Note that: In an ideal case, the adiabatic expansion should continue, until the pressure falls to that of the surrounding air. This would increase the thermal efficiency of such engine, but this also causes the practical difficulties with the engine. Simply the engine would have to be much larger.

Examples of Compression Ratios – Gasoline vs. Diesel

  • The compression ratio in a gasoline-powered engine will usually not be much higher than 10:1 due to potential engine knocking (autoignition) and not lower than 6:1.
  • A turbocharged Subaru Impreza WRX has a compression ratio of 8.0:1. In general, a turbocharged or supercharged engines already have compressed air at air intake, therefore they are usually built with lower compression ratio.
  • A stock Honda S2000 engine (F22C1) has a compression ratio of 11.1:1.
  • Some atmospheric sportscar engines can have compression ratio up to 12.5 : 1 (e.g. Ferrari 458 Italia).
  • In 2012, Mazda released new petrol engines under the brand name SkyActiv with a 14:1 compression ratio. To reduce the risk of engine knocking, residual gas is reduced by using 4-2-1 engine exhaust systems, implementing a piston cavity, and optimizing fuel injection.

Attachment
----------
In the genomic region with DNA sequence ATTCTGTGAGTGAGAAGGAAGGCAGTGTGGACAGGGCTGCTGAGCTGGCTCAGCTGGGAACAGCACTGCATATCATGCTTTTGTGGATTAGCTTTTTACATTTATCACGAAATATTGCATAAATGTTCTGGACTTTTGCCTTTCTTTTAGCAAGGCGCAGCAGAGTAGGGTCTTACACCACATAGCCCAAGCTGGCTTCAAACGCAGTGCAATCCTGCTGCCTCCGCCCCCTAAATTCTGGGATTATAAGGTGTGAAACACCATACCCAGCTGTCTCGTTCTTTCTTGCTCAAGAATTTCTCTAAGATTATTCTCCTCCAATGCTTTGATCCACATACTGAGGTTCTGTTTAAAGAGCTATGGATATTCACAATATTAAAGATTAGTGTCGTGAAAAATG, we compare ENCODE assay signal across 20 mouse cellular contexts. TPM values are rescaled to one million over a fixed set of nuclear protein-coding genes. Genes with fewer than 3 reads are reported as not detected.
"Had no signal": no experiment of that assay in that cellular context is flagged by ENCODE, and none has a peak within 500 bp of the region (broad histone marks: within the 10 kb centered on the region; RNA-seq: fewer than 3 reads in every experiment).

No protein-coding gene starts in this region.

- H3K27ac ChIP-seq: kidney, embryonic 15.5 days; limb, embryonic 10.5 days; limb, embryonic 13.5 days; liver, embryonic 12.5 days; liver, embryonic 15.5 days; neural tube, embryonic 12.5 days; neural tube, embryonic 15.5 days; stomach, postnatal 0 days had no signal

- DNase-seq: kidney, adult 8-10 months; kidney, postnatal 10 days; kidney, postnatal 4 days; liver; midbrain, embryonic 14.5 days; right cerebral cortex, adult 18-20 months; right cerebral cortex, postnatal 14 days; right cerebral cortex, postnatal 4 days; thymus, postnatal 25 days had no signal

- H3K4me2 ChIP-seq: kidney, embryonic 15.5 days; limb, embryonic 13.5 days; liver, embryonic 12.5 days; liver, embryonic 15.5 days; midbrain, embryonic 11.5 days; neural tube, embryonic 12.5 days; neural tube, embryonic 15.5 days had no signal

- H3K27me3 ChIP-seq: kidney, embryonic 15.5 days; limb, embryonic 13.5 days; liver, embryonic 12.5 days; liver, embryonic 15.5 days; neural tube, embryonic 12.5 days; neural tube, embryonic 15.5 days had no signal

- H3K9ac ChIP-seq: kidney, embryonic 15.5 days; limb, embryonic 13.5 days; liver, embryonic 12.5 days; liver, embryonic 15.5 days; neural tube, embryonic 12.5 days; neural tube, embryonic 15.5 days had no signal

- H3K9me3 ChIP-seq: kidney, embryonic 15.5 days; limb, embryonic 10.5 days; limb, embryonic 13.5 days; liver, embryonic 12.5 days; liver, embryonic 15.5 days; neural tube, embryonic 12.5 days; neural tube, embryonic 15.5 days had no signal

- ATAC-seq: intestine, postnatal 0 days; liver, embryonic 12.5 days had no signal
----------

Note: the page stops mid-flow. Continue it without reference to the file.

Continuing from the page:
• The Diesel engines have the compression ratio that normally exceed 14:1 and ratios over 22:1 are also common.
Nuclear and Reactor Physics:
  1. J. R. Lamarsh, Introduction to Nuclear Reactor Theory, 2nd ed., Addison-Wesley, Reading, MA (1983).
  2. J. R. Lamarsh, A. J. Baratta, Introduction to Nuclear Engineering, 3d ed., Prentice-Hall, 2001, ISBN: 0-201-82498-1.
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  8. Robert Reed Burn, Introduction to Nuclear Reactor Operation, 1988.
  9. U.S. Department of Energy, Nuclear Physics and Reactor Theory. DOE Fundamentals Handbook, Volume 1 and 2. January 1993.

Advanced Reactor Physics:

  1. K. O. Ott, W. A. Bezella, Introductory Nuclear Reactor Statics, American Nuclear Society, Revised edition (1989), 1989, ISBN: 0-894-48033-2.
  2. K. O. Ott, R. J. Neuhold, Introductory Nuclear Reactor Dynamics, American Nuclear Society, 1985, ISBN: 0-894-48029-4.
  3. D. L. Hetrick, Dynamics of Nuclear Reactors, American Nuclear Society, 1993, ISBN: 0-894-48453-2. 
  4. E. E. Lewis, W. F. Miller, Computational Methods of Neutron Transport, American Nuclear Society, 1993, ISBN: 0-894-48452-4.

Other References:

Diesel Engine – Car Recycling

See above:

Diesel Cycle